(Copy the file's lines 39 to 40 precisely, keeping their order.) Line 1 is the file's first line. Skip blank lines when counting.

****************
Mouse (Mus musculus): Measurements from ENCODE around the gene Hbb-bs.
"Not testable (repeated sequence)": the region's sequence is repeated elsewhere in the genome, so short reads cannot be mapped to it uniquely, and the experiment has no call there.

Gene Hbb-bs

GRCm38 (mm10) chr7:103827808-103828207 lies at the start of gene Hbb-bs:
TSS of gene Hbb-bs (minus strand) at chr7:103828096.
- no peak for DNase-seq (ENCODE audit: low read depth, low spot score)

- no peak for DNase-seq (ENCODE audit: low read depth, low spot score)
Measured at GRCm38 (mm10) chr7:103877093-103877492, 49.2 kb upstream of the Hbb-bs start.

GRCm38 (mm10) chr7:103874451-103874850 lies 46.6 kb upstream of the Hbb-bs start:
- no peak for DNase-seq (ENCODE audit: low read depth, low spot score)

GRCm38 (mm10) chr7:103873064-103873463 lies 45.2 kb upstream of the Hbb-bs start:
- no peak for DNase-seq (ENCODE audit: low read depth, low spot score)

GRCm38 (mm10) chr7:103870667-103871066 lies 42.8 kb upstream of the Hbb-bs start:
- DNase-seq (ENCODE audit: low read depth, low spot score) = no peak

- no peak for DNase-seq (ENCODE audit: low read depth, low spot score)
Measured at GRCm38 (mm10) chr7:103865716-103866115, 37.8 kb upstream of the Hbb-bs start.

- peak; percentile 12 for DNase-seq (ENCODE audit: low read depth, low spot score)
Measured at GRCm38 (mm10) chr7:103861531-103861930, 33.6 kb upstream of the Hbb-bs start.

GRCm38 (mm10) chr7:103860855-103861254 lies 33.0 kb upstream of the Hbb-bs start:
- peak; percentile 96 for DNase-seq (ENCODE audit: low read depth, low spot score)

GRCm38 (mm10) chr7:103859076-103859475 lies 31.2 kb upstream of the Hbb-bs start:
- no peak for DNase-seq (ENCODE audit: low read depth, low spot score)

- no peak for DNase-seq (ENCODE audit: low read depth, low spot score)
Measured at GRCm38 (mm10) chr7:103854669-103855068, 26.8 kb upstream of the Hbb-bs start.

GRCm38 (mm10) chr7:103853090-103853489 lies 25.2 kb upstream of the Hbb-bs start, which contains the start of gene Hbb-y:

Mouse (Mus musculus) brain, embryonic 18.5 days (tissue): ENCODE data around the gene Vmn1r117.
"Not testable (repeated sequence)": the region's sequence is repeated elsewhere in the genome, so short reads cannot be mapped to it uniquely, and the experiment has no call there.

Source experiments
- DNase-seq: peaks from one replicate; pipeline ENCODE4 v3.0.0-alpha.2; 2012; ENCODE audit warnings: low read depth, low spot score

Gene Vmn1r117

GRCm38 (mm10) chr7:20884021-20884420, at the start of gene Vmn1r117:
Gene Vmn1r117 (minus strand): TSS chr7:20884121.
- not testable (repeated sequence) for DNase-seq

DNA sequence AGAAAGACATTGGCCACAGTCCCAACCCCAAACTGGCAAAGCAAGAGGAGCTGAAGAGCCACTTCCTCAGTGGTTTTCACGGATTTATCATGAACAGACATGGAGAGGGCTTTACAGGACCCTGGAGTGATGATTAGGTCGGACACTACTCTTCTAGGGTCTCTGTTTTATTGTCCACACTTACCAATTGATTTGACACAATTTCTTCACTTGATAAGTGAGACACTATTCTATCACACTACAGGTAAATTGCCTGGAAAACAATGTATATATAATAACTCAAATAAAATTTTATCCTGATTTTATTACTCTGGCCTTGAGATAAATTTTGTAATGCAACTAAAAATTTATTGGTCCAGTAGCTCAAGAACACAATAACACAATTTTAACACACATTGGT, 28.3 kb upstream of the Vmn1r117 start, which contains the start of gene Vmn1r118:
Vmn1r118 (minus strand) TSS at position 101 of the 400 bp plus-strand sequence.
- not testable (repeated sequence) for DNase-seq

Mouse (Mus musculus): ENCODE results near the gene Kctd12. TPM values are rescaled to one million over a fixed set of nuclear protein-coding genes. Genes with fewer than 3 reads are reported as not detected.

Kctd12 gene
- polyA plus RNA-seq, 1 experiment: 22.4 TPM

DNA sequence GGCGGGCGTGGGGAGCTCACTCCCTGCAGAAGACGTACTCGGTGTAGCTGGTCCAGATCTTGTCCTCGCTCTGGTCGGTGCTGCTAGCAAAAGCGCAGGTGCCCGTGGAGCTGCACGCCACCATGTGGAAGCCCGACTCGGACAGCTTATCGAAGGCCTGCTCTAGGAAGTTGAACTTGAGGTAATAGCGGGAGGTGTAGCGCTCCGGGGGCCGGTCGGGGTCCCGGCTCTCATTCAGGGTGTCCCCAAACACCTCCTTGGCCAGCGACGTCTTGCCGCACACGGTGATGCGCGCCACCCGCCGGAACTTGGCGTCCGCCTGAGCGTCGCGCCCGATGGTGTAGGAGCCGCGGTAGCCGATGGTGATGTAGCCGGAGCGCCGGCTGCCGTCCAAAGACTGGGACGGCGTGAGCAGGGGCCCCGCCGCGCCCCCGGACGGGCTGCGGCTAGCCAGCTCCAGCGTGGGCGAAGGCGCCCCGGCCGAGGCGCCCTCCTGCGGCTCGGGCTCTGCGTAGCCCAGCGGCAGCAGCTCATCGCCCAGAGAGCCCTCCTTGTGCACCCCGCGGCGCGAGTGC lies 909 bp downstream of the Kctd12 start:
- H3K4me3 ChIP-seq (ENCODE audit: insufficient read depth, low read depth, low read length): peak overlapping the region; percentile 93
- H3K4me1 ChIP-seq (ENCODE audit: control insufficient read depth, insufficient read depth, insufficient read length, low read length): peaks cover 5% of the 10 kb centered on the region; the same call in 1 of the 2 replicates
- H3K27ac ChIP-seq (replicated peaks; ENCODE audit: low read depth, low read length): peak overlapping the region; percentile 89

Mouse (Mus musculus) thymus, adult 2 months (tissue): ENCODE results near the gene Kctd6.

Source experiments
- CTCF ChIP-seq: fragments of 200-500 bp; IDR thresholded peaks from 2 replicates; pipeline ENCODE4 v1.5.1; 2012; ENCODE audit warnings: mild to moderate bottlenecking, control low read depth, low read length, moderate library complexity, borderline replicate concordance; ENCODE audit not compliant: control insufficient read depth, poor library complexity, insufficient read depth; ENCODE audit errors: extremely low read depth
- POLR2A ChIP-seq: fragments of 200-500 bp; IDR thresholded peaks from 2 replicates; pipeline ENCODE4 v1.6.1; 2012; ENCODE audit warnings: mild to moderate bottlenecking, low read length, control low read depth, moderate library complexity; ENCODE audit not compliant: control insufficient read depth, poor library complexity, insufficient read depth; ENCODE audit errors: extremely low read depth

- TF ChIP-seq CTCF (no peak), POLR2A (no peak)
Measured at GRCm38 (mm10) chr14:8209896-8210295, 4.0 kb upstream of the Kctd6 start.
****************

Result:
- polyA plus RNA-seq, 1 experiment: 22.4 TPM

DNA sequence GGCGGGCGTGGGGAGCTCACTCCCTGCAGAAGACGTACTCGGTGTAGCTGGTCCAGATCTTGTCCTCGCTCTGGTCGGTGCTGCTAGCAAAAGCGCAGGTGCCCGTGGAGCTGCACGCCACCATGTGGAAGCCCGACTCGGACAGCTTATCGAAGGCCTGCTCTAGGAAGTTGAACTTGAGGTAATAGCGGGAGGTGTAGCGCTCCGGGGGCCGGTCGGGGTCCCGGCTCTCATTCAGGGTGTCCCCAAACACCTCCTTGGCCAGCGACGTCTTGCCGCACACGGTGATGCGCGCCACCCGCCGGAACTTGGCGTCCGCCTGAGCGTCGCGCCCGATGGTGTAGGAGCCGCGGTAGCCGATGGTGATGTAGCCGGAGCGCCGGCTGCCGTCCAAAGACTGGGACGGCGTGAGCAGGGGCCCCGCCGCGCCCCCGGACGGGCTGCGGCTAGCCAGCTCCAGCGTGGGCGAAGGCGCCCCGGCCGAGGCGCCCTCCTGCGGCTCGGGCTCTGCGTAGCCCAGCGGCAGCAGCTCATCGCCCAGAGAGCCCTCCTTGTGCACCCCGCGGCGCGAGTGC lies 909 bp downstream of the Kctd12 start: